Is it cheaper for me to rent or buy in today’s market?
“Is it cheaper for me to buy or rent?” That’s the question almost every first-time buyer asks. The answer to this question depends upon your own unique set of circumstances. Here’s how to tell.
When renting may be a better choice than buying
If you’re a renter who doesn’t want to be tied to living in one place for an extended period, who doesn’t want the hassle and the expense of maintaining a property, or who is currently living in a rent-controlled unit where rent increases are tightly controlled, you are probably better off renting.
If you would like to stay in the same location, if you want to put down roots in your local community, and you who have the financial resources to purchase and maintain a home, you’re a good candidate to become a buyer (For a more detailed discussion, visit, FirstRepublic.com.)
Homeownership builds wealth—renting zaps it
The graph below from Keeping Current Matters is based on statistics from the Federal Reserve. It clearly illustrates that if you can purchase a home, you should do so, especially in terms of creating intergenerational wealth.
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Do you need help with your down payment?
First, the bulk of the American public believes they must put 20 percent down to purchase a home. The truth of the matter is that there are a wide variety of special loans that will let you purchase with as little as 3.5 percent down.
In addition to being able to purchase using a low down payment, a large percentage of buyers qualify for down payment assistance. In the fact, the average amount of down payment assistance paid in 2022 through the resources available at DownPaymentResource.com (DPR) was $17,000!
To quickly determine whether down payment assistance is available for a specific listing, visit Zillow and click through the mortgage tabs to “down payment assistance.” Zillow has partnered with DPR to display all the down payment programs available for all listings posted on Zillow.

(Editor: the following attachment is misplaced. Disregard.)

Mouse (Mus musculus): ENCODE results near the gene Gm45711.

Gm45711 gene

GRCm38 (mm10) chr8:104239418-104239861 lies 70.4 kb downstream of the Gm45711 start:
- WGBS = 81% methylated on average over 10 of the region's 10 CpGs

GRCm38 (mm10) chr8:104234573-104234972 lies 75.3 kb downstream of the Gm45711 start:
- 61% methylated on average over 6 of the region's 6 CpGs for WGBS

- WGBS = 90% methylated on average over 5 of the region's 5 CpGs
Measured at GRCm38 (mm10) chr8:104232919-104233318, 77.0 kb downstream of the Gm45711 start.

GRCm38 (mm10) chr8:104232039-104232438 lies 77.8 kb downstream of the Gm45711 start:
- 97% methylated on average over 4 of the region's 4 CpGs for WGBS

Is it better for me to rent or buy?
The best way to answer is to compare the cost of renting vs. purchasing over a specific time period. Based upon each buyer’s unique circumstances., NerdWallet has a rent vs. buy calculator that allows you to show your buyer exactly where the breakeven point is between renting and buying.
Your buyer is purchasing a median priced home priced at $428,700 with 20 percent down and obtaining a 30-year fixed rate loan of $343,000 (80 percent) at 5.88 percent interest.
The buyer currently lives in a median-priced 2-bedroom, 2-bath apartment in Atlanta that rents for $2,431. (Search ApartmentList.com to see the cost-of-living numbers and median rents for your location.)
The two screen captures below display the results from the t NerdWallet rent vs. buy calculator. The first scenario shows the point where it is cheaper for the buyer to purchase as opposed to renting. That takes place at approximately three years as you can see in the chart below.
The second scenario shows that at 10 years, the buyer is saving $870 per month and $104,409 in total by owning rather than renting.
Below is a summary of the amounts saved at various points in this loan. It’s easy to see why the data from the Federal Reserve shows that homeowners have 40 times the net worth of renters.
The beauty of using the NerdWallet rent vs. buy calculator is that both buyers and agents can quickly access this information. Simply enter in the price the buyers want to pay, the location, the amount of the down payment, the loan details as indicated above, and the buyer’s current rent.
While it may take a few minutes to fill out the data required to generate the charts above, there is not another approach that I’m aware of that is more powerful way for any potential buyer to determine whether “It’s cheaper for me to rent.”